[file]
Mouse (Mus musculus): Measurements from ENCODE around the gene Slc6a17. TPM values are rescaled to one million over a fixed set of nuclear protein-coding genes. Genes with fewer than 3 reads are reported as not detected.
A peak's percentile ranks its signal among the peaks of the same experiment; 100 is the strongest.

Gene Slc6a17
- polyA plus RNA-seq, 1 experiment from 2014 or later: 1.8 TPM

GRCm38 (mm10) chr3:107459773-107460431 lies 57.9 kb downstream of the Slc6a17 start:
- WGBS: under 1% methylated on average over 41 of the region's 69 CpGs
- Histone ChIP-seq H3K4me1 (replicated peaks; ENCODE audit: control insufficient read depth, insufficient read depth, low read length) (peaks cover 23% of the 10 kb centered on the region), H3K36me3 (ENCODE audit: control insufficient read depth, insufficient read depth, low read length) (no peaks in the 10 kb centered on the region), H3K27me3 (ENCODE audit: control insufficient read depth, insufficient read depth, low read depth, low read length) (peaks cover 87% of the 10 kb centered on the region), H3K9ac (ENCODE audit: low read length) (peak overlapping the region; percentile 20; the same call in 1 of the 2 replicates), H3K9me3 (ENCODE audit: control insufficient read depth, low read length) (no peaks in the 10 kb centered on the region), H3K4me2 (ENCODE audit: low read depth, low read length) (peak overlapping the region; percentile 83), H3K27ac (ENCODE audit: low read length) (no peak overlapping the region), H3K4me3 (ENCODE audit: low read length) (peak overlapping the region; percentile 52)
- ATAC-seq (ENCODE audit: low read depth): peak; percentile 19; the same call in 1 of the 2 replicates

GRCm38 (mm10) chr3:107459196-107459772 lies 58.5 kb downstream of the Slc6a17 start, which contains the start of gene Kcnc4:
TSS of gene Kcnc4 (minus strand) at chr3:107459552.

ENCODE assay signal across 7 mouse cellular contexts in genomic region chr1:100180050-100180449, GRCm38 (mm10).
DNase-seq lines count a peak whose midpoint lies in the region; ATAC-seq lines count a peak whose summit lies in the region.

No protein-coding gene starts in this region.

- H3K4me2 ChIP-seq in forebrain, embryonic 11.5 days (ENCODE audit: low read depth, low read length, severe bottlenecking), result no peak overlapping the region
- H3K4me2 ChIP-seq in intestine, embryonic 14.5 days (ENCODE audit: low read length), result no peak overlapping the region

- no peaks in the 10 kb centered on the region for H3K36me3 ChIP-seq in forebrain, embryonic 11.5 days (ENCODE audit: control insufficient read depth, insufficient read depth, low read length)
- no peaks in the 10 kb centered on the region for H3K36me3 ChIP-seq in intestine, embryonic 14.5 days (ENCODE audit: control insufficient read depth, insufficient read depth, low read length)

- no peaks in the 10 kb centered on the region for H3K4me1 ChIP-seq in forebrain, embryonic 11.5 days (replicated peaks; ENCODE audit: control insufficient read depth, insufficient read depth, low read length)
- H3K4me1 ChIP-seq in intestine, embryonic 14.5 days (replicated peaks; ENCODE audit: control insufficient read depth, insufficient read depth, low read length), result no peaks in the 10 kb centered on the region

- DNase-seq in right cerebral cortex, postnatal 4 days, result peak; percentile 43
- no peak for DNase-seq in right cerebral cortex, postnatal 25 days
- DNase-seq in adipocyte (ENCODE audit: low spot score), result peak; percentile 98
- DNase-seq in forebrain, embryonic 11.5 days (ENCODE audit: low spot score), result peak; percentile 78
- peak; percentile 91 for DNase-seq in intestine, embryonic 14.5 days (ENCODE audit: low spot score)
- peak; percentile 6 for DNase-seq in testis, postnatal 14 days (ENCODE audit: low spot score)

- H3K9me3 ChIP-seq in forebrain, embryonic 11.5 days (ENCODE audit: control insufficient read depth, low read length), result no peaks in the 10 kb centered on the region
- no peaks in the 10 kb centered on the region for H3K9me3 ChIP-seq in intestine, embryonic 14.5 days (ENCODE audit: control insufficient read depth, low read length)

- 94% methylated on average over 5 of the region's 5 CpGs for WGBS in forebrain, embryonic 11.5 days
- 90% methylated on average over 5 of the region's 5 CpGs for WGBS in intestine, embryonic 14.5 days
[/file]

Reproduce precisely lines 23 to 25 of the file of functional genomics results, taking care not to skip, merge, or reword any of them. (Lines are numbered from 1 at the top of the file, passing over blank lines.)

- DNase-seq in forebrain, embryonic 11.5 days (ENCODE audit: low spot score), result peak; percentile 78
- peak; percentile 91 for DNase-seq in intestine, embryonic 14.5 days (ENCODE audit: low spot score)
- peak; percentile 6 for DNase-seq in testis, postnatal 14 days (ENCODE audit: low spot score)